My phone rang and I noticed it was BadBlood on the line. He was calling to give us the name of the suite where the tourney would be held.
G-Rob and I finished our beers, said "Gracias" to the guys at the bar, and headed for the door.
"Caliente," I said.
BadBlood had extended the invitation a couple of weeks before. I'd been dying to make it, but was unsure if I could due to baby-producing factors. When I finally got the all-clear, I mentally prepared for a good showing.
26 players in a hotel conference room.
$50 buy-in with no rebuy.
Four tables covered in Green table cloths.
A couple cases of beer
$100T in chips
50 minute levels beginning at $1/$2 with a ten minute break at each increase
Top five finishers get paid.
The room was largely full of unknowns to me. I knew Teddy "Tight" Ballgame, the Rankster, Emerald City Derrick, Greenwood Phil, Tatwood, G-Rob, and BadBlood. The other 18 players were wild cards. I sized them up one by one, judging each card-holding book by its cover.
I got set the Diamond Table with this motley crew:
Seat One: Brad A-hat (not short for asshat, by the way)
Seat Two: David the Mute
Seat Three: Danny C-Gar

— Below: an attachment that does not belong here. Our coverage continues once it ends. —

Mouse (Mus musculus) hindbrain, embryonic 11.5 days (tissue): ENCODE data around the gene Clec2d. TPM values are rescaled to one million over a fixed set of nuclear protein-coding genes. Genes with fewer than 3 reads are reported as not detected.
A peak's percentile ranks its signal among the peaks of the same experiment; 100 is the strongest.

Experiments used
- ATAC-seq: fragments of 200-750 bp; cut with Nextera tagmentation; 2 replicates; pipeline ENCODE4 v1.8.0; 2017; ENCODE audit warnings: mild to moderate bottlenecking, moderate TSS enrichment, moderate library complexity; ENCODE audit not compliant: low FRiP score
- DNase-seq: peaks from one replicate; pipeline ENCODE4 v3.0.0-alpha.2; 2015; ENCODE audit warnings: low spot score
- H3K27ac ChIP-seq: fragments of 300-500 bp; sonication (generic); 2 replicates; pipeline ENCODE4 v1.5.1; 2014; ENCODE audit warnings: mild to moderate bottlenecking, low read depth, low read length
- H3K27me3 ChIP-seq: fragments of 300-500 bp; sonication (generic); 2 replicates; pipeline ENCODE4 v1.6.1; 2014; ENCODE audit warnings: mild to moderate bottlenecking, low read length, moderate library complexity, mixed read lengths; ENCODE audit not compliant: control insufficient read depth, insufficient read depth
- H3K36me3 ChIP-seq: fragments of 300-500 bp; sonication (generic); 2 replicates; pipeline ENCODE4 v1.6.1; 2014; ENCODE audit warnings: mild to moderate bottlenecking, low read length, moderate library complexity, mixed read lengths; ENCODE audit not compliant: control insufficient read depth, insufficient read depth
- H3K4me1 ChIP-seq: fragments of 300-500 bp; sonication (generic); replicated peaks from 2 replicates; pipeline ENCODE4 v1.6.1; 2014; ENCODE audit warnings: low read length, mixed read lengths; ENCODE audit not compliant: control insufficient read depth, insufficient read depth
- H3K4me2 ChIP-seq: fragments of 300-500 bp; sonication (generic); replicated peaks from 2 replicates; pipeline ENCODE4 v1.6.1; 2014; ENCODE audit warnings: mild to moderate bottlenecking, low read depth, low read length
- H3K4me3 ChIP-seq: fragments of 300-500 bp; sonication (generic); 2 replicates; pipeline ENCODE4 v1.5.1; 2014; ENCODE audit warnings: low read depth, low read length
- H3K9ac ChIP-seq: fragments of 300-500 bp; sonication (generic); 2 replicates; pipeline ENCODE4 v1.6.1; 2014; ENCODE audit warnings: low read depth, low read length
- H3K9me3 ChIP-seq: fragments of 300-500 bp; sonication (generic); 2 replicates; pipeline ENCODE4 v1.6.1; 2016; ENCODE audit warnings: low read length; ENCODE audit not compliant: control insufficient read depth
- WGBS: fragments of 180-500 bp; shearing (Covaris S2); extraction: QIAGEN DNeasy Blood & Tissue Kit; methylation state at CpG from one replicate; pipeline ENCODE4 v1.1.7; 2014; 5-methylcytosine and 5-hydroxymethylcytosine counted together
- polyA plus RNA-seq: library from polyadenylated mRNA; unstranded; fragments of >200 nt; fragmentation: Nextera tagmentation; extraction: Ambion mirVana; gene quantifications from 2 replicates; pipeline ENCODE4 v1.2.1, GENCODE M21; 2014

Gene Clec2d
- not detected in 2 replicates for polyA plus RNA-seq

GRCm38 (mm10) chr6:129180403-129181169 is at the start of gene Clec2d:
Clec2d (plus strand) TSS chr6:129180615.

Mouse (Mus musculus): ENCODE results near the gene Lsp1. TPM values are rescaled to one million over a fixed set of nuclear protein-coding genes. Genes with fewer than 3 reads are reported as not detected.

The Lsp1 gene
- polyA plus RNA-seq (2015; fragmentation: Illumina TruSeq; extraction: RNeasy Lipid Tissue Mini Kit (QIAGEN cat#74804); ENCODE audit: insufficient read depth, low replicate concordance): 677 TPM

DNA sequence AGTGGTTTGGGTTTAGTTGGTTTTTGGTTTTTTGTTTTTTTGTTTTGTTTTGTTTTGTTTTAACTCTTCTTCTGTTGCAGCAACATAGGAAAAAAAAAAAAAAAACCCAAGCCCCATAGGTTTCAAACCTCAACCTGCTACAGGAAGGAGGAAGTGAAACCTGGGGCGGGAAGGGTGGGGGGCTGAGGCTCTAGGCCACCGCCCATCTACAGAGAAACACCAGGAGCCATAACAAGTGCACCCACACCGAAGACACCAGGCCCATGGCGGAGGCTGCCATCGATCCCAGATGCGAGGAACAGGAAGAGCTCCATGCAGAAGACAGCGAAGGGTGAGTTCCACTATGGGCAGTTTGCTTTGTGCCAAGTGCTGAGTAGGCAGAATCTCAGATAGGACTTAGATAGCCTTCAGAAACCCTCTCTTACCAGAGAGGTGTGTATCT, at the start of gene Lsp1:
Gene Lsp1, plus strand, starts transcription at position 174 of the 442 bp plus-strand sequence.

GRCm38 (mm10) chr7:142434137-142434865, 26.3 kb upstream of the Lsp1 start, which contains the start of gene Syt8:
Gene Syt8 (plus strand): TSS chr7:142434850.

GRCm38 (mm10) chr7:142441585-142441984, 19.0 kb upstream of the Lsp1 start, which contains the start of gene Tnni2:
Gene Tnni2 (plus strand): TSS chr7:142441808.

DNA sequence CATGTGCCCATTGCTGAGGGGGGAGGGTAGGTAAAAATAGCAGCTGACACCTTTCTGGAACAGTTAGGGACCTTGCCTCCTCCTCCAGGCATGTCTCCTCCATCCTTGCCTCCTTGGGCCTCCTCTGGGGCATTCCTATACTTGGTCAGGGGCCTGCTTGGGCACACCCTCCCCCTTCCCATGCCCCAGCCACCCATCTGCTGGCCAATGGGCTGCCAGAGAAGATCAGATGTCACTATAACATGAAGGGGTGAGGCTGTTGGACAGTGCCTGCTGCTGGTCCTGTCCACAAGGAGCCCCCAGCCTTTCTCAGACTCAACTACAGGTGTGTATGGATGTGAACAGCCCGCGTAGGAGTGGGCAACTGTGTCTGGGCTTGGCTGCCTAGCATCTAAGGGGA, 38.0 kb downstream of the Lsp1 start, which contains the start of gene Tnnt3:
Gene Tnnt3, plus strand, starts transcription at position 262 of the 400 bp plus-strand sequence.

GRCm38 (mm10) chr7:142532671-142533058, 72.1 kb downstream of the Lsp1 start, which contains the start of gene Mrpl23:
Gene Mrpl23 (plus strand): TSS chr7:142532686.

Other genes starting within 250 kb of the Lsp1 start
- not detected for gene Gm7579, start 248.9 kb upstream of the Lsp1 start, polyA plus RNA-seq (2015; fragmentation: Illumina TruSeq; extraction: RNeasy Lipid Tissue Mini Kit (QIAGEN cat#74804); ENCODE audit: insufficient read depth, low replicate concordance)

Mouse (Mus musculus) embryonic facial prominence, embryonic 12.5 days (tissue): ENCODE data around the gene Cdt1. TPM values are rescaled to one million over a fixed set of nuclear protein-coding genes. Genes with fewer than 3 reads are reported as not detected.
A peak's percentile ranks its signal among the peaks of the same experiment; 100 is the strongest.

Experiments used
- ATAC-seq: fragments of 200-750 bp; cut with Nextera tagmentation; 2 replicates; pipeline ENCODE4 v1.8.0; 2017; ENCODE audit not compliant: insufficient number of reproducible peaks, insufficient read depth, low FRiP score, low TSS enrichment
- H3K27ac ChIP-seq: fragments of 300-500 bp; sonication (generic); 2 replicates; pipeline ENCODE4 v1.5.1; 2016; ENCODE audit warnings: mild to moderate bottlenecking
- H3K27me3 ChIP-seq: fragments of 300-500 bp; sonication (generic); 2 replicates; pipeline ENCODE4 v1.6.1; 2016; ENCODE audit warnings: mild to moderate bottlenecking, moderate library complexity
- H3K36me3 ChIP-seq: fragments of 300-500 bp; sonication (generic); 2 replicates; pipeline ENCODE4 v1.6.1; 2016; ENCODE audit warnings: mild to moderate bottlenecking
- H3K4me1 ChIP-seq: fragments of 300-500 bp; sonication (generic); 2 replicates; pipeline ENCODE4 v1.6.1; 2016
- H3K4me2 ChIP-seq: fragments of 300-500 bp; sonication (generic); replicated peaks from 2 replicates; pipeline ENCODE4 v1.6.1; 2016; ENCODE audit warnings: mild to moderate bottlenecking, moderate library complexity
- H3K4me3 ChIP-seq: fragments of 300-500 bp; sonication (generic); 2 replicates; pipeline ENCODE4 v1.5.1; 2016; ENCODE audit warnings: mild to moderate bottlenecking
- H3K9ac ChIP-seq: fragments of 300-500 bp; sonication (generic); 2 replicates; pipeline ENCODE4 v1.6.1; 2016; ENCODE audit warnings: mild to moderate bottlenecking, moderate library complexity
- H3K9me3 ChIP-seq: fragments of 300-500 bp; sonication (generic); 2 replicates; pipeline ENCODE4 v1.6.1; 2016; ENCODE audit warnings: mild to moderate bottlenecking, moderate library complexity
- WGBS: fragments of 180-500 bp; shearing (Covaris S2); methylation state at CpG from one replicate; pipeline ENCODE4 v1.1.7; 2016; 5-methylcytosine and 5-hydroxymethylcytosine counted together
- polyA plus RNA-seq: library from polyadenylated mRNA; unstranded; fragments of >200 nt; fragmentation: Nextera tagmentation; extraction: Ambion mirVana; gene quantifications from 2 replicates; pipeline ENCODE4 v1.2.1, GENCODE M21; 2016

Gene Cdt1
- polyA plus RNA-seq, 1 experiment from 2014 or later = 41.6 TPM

Seat Four: Otis (Otis LOVES drawing this seat by the way)
Seat Five: G-Rob
Seat Six: Mr. I'm going to get creamed by BadBlood's quads so soon that I didn't have time to properly introduce myself.
Seat Seven: BadBlood
Seat Eight: Stevie Broomcorn
I already knew BadBlood was the table favorite. I knew G-Rob would be loose, even though I told him to play tight. I figured Brad A-Hat and David the Mute for solid players and the rest of the guys to be middle of the road to poor. My pre-game predictions had BadBloood, Brad A-Hat, and me leaving the table alive.
I was wrong.
Memorable Hand #1--
During the first level, I'd done my best to establish myself as a tight player. I'd done everything I could, including proclaiming "TIGHT!" every time I raised (times that were very few and far between). I was within seconds of breaking out the old "tight as a 16-year old cheerleader" line when I looked down and saw pocket jacks.
I barely had the words out of my mouth when G-Rob announced, "Raise."
Maybe he hadn't heard me. See, I had said, "Raise." By that I meant, "Get the hell out of my way, because I'm tight, see, and when I raise I have a hand that will make yours look like a kid who pissed his pants at recess. Move over."
Before I could get a read on G-Rob's re-raise, Brad A-Hat had called. I pondered the hand for a couple of seconds and simply called. I put G-Rob on a big ace (likely AK) and Brad A-Hat on tens.
The flop was as ugly as it could be. Three hearts (I didn't have a heart) and an ace. I thought for a moment about betting out and trying to scare off the competition, but it was early and I hated the hearts and an overcard.
I checked, G-Rob bet, A-hat called, I folded.
The turn was a blank and the river brought another heart.